The medial and lateral compartments of the knee have intervening menisci located between the femur and tibia (Figure 1). The meniscal surfaces conform to the femoral and tibial contours. The medial and lateral menisci are peripherally thick and convex; they taper centrally to a thin, free margin. Both menisci have anterior and posterior bony attachment sites.

On a microscopic level, the menisci are fibrocartilaginous tissue composed of cells interspersed in a matrix of collagen bundles along with noncollagenous proteins, including elastin and proteoglycans. Two cell types are present: a more fusiform, fibroblastic cell and a more rounded, chondrocytic cell. Water constitutes 72% of the extracellular matrix, and collagen makes up 75% of the dry weight.3 Type I collagen represents 90% of the collagen present, and types II, III, IV, V, and VI make contributions that vary with location and age.

The principal orientation of collagen fiber bundles is a circumferential pattern (Figure 1, inset). The fiber bundles serve to absorb compressive loads. The circumferential nature of the type I collagen bundles affords tensile strength and is thought to be important in preventing radial extrusion of the meniscus during load bearing.4 In addition, radially oriented "tie fibers" provide structural rigidity to resist forces that would split the circumferential fibers with loading.1,3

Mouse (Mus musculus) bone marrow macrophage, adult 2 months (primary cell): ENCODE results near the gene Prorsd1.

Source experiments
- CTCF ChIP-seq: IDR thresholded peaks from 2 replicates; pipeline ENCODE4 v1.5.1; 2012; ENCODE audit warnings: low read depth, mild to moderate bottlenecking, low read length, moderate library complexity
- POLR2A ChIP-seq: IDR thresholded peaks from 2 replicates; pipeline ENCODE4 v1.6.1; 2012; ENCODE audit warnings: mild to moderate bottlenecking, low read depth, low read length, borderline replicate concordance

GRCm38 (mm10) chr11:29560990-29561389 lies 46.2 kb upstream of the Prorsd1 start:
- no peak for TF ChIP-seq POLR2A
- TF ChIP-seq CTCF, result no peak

Figure 1 The menisci are located in the medial and lateral compartments of the knee. Their surfaces conform to the femoral and tibial contours. Both the medial meniscus and lateral meniscus have anterior and posterior bony attachment sites. Tears can result from trauma or degeneration. Common meniscal tear patterns (A, flap tear; B, radial tear; C, longitudinal tear) are shown. Collagen fiber bundles in the meniscus, which serve to absorb compressive loads, have a circumferential pattern, and radially oriented "tie fibers" provide structural rigidity (inset).